What to do with an empty lot


What to do with that empty lot? The answer holds a key to selling two luxury homes in the news.

On Lido Key, Coldwell Banker Previews agent Barbara Ackerman had to figure out what to do about the beautifully landscaped lot next door to a mansion at 1255 Westway Drive in Lido Shores.

Her client was the seller of the 7,400-square-foot house, which was built on a small lot of just 16,000 square feet. The client had purchased the then-new house for $9.2 million in 2003, and at the same closing bought a tear-down house next door for $4 million. The result was a $13.2 million single-closing home sale record for the county.

The owner tore down the house and landscaped the lot. But when it came time to sell, she wanted to keep the vacant land, in hopes that it would appreciate, and sell just the house and its lot.

The problem was that potential buyers saw the house and two lots as one piece, and wanted them both for the $7.8 million listing price.

Ackerman's answer was to install a hedge to visually detach the vacant lot from the occupied one.

"Make it so it doesn't look like it's one piece of property," said Ackerman, who sold the house a week ago for $6.35 million. "That is what did it. If you look at the property right now, it looks like an entirely different piece of property."

Which it is, again.

Clearly excluding the lot, she said, "made the parcel with the house more marketable in today's market. Easier to sell a house for $6.35 million than for $9 million, which could be the value if the empty lot had been included.

"This was an opportunity for a seller to be able to hold onto an asset and watch it grow without much maintenance."

We will see how that works out. Putting another mansion on that 16,000-square-foot piece of dirt will be a tight fit. But at least it has been done before.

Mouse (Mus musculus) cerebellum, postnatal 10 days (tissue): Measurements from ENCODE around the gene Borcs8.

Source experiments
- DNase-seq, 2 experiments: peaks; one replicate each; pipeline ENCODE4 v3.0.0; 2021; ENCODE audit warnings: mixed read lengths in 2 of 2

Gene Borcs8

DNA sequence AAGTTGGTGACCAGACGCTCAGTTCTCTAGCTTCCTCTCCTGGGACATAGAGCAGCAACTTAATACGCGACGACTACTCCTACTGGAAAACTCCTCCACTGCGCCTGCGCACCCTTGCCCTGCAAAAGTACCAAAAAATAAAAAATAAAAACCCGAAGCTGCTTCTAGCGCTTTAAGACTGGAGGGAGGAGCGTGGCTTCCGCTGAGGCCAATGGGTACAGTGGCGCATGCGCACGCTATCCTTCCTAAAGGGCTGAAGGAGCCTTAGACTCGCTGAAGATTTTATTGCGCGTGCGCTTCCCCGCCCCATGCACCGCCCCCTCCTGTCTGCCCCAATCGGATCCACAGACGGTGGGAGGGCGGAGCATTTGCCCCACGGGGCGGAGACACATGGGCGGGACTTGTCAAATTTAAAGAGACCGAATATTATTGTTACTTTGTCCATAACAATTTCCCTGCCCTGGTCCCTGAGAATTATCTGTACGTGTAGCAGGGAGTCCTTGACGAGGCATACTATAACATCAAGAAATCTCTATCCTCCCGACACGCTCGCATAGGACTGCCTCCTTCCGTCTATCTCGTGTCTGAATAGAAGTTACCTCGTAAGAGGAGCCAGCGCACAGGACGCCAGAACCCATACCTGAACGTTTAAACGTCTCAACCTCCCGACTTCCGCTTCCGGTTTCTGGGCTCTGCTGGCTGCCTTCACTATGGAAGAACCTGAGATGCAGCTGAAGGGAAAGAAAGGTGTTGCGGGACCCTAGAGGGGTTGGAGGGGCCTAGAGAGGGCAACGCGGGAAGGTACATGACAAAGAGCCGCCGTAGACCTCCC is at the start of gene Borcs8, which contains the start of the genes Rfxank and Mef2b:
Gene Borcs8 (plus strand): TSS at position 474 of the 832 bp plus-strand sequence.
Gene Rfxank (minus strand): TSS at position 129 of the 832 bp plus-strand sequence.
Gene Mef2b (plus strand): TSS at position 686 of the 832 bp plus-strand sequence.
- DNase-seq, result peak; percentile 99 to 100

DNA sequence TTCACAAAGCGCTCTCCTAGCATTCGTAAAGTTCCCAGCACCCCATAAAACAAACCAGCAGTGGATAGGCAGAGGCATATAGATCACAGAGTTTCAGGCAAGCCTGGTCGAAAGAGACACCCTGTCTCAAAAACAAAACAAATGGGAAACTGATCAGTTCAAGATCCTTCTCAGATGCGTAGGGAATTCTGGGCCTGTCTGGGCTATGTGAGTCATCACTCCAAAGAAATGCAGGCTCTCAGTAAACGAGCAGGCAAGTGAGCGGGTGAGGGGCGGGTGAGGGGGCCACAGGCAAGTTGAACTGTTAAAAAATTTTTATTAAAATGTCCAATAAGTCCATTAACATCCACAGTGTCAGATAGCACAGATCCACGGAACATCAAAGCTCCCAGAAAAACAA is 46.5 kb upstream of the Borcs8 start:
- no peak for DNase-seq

On the other hand, the owner of a house in The Oaks that is featured on this page came up with a different solution. Margaret Pennington loves to hold big parties at her house, and her extra lot provided space for parking all those guests in the gated community.

But now she is selling, and she is so motivated that she is including the extra lot as part of the $1,995,000 listing price, along with a detached garage, fully equipped guest house with pool plaza and a 4,100-square-foot house with pool.

A previous agent had listed the house at $2.25 million, without the extra lot. "It is all one parcel now. Margaret is serious about selling and she has priced it accordingly," said Kim Ogilvie, the Michael Saunders agent who has the listing now.

The lesson here: If there is an empty lot next to your house, make sure it is clear whether it is included with your sale. Buyers don't like to be confused.


Harold Bubil

Recipient of the 2015 Bob Graham Architectural Awareness Award from the American Institute of Architects/Florida-Caribbean, Harold Bubil is real estate editor of the Herald-Tribune Media Group. Born in Newport, R.I., his family moved to Sarasota in 1958. Harold graduated from Sarasota High School in 1970 and the University of Florida in 1974 with a degree in journalism. For the Herald-Tribune, he writes and edits stories about residential real estate, architecture, green building and local development history. He also is a photographer and public speaker. Contact him via email, or at (941) 361-4805.
Last modified: January 9, 2013
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